• Glazed areas shall not exceed 60% of exterior surface
  • All facades longer than 45ft facing rights of way shall employ varying materials, textures or colors
  • Rooftop equipment, deck support structures and trash receptacles shall be adequately screened
  • Trees required within and around site must be kept unchanged for aesthetic purposes and improve traffic noise

Adjacent districts are Planned Community [PC] and Agriculture [A]

Historical Requirements
  None Applicable.



*Figure 1: Section Detail taken from Sheet A3.4.2

The building’s exterior is mainly comprised of brick, glazing, and aluminum materials. While the front façade is completely covered by glazing, the sides and back of the building’s exterior are composed of brick cavity walls backed by cold formed metal framing (CMFM). A unique feature on the cavity walls used on this building, is that the 4” semi-rigid insulation is on the exterior side of the wall rather than being behind the sheathing. This was done due to the specific vapor emission of this building.

The flat roof is protected by loose laid ballasted single ply of EPDM (synthetic rubber) roofing membrane, while the sloped roof portion is completely covered by a metal roofing system along with skylight windows. The complete roof structure is supported by a steel frame superstructure. Figure 1 on the left shows a section detail of the exterior cavity wall and flat roof.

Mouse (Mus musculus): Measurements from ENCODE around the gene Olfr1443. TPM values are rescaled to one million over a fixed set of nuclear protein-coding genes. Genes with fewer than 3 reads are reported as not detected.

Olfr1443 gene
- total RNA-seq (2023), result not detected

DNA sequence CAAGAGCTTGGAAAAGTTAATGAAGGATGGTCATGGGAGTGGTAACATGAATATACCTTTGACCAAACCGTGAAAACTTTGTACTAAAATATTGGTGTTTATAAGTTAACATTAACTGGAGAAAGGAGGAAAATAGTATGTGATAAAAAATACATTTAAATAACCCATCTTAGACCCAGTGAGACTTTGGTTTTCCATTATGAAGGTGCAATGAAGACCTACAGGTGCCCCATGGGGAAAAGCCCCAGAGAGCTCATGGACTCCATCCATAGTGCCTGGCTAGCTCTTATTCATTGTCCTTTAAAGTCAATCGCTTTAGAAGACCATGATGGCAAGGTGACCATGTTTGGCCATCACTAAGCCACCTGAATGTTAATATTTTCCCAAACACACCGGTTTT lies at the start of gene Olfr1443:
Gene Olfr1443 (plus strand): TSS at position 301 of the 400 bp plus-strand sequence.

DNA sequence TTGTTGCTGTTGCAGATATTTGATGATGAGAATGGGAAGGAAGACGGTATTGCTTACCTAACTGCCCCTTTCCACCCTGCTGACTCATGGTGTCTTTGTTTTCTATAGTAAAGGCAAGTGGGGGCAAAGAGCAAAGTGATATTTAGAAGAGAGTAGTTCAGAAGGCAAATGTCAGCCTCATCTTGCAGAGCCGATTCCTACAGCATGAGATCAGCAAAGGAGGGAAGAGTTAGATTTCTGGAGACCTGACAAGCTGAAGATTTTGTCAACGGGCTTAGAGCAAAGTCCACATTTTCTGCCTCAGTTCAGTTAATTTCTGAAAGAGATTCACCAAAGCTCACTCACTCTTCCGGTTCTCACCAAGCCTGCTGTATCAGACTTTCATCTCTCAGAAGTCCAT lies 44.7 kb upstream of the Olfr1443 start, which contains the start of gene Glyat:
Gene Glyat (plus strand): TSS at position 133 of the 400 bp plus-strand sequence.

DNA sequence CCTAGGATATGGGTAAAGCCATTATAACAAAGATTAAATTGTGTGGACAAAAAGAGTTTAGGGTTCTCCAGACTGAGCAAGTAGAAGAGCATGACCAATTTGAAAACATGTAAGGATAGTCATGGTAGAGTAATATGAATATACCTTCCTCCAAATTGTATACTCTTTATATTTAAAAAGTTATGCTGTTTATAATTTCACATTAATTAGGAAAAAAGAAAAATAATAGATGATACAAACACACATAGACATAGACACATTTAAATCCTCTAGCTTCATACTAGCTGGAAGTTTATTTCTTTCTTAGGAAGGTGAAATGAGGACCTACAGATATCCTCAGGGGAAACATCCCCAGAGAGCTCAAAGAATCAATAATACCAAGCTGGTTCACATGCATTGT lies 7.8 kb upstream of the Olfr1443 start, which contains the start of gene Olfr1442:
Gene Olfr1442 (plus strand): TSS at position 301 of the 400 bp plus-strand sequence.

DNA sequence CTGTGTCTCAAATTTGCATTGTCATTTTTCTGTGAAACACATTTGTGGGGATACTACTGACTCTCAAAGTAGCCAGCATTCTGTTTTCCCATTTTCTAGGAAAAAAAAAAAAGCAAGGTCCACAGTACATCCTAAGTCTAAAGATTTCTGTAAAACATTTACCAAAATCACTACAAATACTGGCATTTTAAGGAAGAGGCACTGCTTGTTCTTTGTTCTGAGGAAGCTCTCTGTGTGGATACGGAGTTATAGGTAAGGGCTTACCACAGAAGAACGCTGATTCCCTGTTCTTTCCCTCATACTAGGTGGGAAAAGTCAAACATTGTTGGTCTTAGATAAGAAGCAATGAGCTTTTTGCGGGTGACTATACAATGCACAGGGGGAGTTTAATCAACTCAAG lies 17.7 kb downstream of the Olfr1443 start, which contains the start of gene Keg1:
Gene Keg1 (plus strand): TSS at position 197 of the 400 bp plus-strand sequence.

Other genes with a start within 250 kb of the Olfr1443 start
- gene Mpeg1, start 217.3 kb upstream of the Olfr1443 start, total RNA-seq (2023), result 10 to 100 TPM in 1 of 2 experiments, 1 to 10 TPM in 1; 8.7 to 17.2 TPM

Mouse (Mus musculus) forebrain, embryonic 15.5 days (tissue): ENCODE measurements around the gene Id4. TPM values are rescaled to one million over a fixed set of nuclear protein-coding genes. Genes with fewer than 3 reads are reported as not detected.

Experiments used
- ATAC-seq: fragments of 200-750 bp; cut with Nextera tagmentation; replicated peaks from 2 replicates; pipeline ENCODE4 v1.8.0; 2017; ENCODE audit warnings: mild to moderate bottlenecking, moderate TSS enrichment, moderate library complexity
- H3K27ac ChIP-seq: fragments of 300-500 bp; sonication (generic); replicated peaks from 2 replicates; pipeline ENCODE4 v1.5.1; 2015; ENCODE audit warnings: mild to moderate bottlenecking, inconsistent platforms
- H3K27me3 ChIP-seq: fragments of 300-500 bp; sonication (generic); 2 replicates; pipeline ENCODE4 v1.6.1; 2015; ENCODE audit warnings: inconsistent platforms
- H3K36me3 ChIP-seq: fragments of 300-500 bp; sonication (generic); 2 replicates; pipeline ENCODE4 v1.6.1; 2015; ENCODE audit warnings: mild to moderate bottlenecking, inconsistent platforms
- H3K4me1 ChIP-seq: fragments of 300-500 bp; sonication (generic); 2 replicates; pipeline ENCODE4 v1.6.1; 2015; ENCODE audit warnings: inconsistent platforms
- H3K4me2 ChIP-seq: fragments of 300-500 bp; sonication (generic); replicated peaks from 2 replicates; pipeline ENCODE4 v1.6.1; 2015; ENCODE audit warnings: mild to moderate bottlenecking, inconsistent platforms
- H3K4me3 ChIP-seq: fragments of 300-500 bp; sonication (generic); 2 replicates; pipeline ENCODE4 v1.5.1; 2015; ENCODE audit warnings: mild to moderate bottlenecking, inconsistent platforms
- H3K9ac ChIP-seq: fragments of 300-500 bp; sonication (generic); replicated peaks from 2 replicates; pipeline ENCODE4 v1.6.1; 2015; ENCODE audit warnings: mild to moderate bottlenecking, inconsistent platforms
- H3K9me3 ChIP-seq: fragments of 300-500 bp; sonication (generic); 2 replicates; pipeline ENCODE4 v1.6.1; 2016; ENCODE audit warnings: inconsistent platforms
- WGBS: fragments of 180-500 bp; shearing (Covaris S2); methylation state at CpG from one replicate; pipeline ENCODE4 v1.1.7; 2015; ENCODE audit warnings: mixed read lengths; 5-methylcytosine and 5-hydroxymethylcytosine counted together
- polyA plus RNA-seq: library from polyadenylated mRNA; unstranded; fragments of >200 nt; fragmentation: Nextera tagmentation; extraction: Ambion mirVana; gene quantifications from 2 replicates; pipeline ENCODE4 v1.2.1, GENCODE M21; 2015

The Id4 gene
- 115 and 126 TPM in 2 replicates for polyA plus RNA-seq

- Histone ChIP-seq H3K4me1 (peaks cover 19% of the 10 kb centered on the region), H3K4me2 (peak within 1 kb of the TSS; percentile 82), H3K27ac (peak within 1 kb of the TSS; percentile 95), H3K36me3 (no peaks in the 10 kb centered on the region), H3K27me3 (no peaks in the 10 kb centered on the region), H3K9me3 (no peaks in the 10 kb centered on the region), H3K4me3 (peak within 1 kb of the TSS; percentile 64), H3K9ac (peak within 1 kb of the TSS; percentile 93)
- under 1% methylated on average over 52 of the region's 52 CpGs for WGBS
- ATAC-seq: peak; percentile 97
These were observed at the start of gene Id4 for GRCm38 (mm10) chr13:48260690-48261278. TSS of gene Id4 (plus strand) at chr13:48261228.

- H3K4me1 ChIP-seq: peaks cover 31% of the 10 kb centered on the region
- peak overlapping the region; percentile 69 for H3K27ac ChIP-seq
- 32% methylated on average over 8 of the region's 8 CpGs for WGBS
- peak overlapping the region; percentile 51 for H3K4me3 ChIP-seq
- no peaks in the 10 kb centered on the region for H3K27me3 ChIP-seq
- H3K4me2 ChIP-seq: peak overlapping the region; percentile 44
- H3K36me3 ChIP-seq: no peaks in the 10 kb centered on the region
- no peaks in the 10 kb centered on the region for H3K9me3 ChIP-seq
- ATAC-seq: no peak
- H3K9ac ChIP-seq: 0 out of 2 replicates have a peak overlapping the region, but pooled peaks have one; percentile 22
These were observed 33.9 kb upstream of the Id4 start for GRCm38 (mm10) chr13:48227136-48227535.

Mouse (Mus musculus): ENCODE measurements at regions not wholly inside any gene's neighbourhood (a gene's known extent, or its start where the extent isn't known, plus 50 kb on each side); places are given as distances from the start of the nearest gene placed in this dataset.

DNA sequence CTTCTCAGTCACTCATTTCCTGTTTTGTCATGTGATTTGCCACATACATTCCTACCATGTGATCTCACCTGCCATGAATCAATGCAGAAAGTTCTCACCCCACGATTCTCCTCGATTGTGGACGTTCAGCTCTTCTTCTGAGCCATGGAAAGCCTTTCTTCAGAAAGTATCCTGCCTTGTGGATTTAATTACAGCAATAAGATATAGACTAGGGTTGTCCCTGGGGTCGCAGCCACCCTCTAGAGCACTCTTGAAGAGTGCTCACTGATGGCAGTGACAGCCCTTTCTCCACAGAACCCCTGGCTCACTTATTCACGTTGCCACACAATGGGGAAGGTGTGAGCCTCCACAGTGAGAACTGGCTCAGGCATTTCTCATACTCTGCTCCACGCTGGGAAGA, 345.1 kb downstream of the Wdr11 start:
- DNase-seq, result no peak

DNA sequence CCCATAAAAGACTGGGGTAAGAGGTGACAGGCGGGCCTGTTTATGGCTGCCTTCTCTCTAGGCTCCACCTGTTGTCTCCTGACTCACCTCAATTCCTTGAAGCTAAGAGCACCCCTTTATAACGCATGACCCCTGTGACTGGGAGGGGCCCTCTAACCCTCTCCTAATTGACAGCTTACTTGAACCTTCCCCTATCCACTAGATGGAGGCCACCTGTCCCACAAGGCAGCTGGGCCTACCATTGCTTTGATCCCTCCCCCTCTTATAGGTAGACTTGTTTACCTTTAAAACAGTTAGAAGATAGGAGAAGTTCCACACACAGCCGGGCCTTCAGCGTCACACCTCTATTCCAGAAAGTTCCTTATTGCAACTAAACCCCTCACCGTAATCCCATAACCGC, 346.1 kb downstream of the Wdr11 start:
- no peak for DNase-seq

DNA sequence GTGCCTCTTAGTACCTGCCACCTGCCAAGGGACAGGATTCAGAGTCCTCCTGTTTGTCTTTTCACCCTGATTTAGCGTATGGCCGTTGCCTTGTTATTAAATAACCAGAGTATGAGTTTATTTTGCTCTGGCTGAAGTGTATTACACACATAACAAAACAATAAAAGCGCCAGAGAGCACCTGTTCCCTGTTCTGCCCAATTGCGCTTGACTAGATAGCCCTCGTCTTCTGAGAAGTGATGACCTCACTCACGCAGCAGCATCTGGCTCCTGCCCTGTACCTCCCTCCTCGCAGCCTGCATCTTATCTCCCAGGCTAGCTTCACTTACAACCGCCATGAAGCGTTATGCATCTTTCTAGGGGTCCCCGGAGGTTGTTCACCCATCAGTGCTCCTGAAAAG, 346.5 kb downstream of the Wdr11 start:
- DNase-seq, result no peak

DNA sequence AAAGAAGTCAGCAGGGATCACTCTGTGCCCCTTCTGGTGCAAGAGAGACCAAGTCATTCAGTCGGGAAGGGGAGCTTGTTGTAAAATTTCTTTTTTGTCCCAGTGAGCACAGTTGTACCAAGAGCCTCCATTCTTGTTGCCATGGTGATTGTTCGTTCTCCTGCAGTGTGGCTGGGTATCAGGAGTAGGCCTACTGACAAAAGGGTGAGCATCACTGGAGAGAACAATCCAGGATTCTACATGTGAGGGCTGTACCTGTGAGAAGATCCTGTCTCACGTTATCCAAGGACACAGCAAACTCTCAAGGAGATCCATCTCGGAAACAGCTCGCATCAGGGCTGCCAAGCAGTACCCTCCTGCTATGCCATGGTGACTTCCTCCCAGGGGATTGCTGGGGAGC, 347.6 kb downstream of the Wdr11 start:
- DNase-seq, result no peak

The Geisinger Health System, along with Ewing Coles is pursuing LEED Certification for the Ambulatory Care Campus. Although not many active sustainable features may be perceived in this building, the design makes use of skylights and curtain walls in the southern façade to let in natural light in the common areas. The sloped roof also makes use of a snow prevention system to reduce the snow loads, while lowering the heating loads within the building. Occupancy and photosensor switches were also utilized in an attempt to limit energy consumption within the building whenever unoccupied, or abundant natural light is available. Figure 2 below shows the front elevation for the Geisinger Ambulatory Care Campus, where building’s skylights, curtain wall, and snow prevention system are located.

*Figure 2: Section Detail taken from Sheet A3.1.1


Contact Me

*Note: While great efforts have been taken to provide accurate and complete information on the pages of CPEP, please be aware that the information contained herewith is considered a work‐in‐progress for this thesis project. Modifications and changes related to the original building designs and construction methodologies for this senior thesis project are solely the interpretation of Christopher Ankeny. Changes and discrepancies in no way imply that the original design contained errors or was flawed. Differing assumptions, code references, requirements, and methodologies have been incorporated into this thesis project; therefore, investigation results may vary from the original design.”

This page was last updated on September 26, 2013 by George Andonie and is hosted by the AE Department © 2013-2014